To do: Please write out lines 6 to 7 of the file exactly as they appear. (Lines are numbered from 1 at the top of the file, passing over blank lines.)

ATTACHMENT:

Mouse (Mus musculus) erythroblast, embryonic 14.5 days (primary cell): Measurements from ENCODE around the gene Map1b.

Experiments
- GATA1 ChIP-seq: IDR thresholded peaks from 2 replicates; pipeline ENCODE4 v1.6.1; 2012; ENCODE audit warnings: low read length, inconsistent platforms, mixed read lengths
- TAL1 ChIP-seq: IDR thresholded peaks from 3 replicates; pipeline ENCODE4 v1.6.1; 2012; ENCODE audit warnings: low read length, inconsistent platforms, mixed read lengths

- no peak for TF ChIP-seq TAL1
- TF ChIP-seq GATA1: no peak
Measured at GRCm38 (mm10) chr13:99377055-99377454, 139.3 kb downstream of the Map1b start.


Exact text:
- TF ChIP-seq GATA1: no peak
Measured at GRCm38 (mm10) chr13:99377055-99377454, 139.3 kb downstream of the Map1b start.